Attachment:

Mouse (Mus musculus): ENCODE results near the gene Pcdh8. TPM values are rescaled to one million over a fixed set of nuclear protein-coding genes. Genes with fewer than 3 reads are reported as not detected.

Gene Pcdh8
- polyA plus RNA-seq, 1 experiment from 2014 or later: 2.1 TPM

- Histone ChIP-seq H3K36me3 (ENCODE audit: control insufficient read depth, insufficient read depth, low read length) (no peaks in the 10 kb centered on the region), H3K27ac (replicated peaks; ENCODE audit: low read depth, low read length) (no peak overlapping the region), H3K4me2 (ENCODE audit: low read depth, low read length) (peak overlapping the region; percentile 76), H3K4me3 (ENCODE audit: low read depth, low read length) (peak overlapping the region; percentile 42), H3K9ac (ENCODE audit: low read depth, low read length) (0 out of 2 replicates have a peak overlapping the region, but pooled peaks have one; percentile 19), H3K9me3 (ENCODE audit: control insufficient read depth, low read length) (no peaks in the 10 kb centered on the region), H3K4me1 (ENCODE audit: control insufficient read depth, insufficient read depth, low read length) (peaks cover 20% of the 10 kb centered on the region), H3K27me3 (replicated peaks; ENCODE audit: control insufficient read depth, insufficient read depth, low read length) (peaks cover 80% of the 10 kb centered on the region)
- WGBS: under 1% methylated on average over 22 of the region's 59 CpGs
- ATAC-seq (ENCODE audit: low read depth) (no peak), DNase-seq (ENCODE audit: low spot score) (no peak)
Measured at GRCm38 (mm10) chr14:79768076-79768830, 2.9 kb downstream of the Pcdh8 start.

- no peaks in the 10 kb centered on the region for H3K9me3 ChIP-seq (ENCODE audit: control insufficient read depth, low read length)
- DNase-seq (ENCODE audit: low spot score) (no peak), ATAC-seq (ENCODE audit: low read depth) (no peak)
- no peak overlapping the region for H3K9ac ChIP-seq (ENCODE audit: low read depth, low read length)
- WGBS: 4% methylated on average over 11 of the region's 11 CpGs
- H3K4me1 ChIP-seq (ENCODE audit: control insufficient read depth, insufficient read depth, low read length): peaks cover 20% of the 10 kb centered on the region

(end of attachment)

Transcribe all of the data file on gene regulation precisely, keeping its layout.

Mouse (Mus musculus): ENCODE results near the gene Pcdh8. TPM values are rescaled to one million over a fixed set of nuclear protein-coding genes. Genes with fewer than 3 reads are reported as not detected.

Gene Pcdh8
- polyA plus RNA-seq, 1 experiment from 2014 or later: 2.1 TPM

- Histone ChIP-seq H3K36me3 (ENCODE audit: control insufficient read depth, insufficient read depth, low read length) (no peaks in the 10 kb centered on the region), H3K27ac (replicated peaks; ENCODE audit: low read depth, low read length) (no peak overlapping the region), H3K4me2 (ENCODE audit: low read depth, low read length) (peak overlapping the region; percentile 76), H3K4me3 (ENCODE audit: low read depth, low read length) (peak overlapping the region; percentile 42), H3K9ac (ENCODE audit: low read depth, low read length) (0 out of 2 replicates have a peak overlapping the region, but pooled peaks have one; percentile 19), H3K9me3 (ENCODE audit: control insufficient read depth, low read length) (no peaks in the 10 kb centered on the region), H3K4me1 (ENCODE audit: control insufficient read depth, insufficient read depth, low read length) (peaks cover 20% of the 10 kb centered on the region), H3K27me3 (replicated peaks; ENCODE audit: control insufficient read depth, insufficient read depth, low read length) (peaks cover 80% of the 10 kb centered on the region)
- WGBS: under 1% methylated on average over 22 of the region's 59 CpGs
- ATAC-seq (ENCODE audit: low read depth) (no peak), DNase-seq (ENCODE audit: low spot score) (no peak)
Measured at GRCm38 (mm10) chr14:79768076-79768830, 2.9 kb downstream of the Pcdh8 start.

- no peaks in the 10 kb centered on the region for H3K9me3 ChIP-seq (ENCODE audit: control insufficient read depth, low read length)
- DNase-seq (ENCODE audit: low spot score) (no peak), ATAC-seq (ENCODE audit: low read depth) (no peak)
- no peak overlapping the region for H3K9ac ChIP-seq (ENCODE audit: low read depth, low read length)
- WGBS: 4% methylated on average over 11 of the region's 11 CpGs
- H3K4me1 ChIP-seq (ENCODE audit: control insufficient read depth, insufficient read depth, low read length): peaks cover 20% of the 10 kb centered on the region